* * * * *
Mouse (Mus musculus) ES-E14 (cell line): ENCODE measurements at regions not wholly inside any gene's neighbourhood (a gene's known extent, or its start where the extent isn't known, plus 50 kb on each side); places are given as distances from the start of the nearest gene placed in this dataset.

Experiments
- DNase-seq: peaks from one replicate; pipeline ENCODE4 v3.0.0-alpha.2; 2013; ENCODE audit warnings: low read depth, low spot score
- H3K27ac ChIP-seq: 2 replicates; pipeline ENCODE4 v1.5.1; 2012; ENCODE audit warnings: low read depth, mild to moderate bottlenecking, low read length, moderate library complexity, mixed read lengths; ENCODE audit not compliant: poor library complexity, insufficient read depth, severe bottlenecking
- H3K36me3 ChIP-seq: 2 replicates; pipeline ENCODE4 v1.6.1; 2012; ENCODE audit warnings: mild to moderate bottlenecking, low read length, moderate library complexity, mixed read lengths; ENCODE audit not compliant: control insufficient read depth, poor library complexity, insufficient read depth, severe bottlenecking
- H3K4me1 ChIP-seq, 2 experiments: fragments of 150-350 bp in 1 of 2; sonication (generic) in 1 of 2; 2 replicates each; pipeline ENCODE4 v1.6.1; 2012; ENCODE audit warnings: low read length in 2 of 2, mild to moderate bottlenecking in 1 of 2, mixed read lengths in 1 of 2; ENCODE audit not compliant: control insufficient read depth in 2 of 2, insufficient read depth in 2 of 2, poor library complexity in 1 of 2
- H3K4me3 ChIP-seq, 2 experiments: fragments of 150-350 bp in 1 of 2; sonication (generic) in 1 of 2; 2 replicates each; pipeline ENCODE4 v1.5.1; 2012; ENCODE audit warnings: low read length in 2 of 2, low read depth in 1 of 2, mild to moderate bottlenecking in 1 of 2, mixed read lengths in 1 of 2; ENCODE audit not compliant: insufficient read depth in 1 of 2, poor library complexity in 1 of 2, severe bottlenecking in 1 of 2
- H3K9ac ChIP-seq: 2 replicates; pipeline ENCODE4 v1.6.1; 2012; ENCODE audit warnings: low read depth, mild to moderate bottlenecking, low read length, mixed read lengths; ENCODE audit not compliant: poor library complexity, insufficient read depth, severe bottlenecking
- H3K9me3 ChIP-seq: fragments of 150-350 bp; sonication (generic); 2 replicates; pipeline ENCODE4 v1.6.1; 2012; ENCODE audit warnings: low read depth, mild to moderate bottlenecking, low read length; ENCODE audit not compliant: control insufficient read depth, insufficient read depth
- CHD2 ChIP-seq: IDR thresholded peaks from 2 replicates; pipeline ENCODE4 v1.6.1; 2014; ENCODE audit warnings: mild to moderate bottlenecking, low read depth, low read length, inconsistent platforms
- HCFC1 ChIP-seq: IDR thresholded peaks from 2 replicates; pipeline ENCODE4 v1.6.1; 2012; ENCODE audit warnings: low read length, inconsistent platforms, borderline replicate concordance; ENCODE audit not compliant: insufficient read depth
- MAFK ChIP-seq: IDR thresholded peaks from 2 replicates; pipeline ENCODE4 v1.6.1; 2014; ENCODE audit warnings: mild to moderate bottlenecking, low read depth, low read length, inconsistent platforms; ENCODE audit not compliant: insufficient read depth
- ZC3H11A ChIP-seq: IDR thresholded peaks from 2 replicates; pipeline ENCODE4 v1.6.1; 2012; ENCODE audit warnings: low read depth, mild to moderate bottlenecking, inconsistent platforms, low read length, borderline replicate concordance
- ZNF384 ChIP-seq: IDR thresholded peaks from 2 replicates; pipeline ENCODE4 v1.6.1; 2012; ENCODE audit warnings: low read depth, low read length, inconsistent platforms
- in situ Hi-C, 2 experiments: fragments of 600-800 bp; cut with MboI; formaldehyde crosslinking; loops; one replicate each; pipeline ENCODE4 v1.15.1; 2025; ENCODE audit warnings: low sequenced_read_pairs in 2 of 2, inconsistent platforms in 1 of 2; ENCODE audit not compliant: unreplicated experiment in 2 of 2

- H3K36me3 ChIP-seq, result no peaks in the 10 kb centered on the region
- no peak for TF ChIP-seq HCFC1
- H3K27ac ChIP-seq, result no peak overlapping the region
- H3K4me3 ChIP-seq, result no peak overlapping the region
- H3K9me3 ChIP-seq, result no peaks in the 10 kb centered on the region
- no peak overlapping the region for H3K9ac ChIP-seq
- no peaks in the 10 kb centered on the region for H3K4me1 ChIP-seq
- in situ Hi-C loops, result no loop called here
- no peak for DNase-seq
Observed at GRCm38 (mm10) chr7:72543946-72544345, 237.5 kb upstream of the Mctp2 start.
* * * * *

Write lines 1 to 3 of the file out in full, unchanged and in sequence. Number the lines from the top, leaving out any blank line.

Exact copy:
Mouse (Mus musculus) ES-E14 (cell line): ENCODE measurements at regions not wholly inside any gene's neighbourhood (a gene's known extent, or its start where the extent isn't known, plus 50 kb on each side); places are given as distances from the start of the nearest gene placed in this dataset.

Experiments
- DNase-seq: peaks from one replicate; pipeline ENCODE4 v3.0.0-alpha.2; 2013; ENCODE audit warnings: low read depth, low spot score